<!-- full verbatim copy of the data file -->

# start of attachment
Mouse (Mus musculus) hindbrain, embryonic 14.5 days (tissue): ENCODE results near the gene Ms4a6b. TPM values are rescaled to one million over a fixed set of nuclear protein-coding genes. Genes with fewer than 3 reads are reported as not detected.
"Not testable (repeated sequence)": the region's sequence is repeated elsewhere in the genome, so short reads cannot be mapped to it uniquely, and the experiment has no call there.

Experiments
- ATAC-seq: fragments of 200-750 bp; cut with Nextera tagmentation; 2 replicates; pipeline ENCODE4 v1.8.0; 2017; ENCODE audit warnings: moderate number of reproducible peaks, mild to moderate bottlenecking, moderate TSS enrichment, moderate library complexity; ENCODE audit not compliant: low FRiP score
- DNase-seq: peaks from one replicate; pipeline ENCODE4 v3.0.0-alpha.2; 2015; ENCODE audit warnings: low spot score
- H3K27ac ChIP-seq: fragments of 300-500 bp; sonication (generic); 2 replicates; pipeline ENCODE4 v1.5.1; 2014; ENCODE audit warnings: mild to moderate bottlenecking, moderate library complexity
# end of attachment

Mouse (Mus musculus) hindbrain, embryonic 14.5 days (tissue): ENCODE results near the gene Ms4a6b. TPM values are rescaled to one million over a fixed set of nuclear protein-coding genes. Genes with fewer than 3 reads are reported as not detected.
"Not testable (repeated sequence)": the region's sequence is repeated elsewhere in the genome, so short reads cannot be mapped to it uniquely, and the experiment has no call there.

Experiments
- ATAC-seq: fragments of 200-750 bp; cut with Nextera tagmentation; 2 replicates; pipeline ENCODE4 v1.8.0; 2017; ENCODE audit warnings: moderate number of reproducible peaks, mild to moderate bottlenecking, moderate TSS enrichment, moderate library complexity; ENCODE audit not compliant: low FRiP score
- DNase-seq: peaks from one replicate; pipeline ENCODE4 v3.0.0-alpha.2; 2015; ENCODE audit warnings: low spot score
- H3K27ac ChIP-seq: fragments of 300-500 bp; sonication (generic); 2 replicates; pipeline ENCODE4 v1.5.1; 2014; ENCODE audit warnings: mild to moderate bottlenecking, moderate library complexity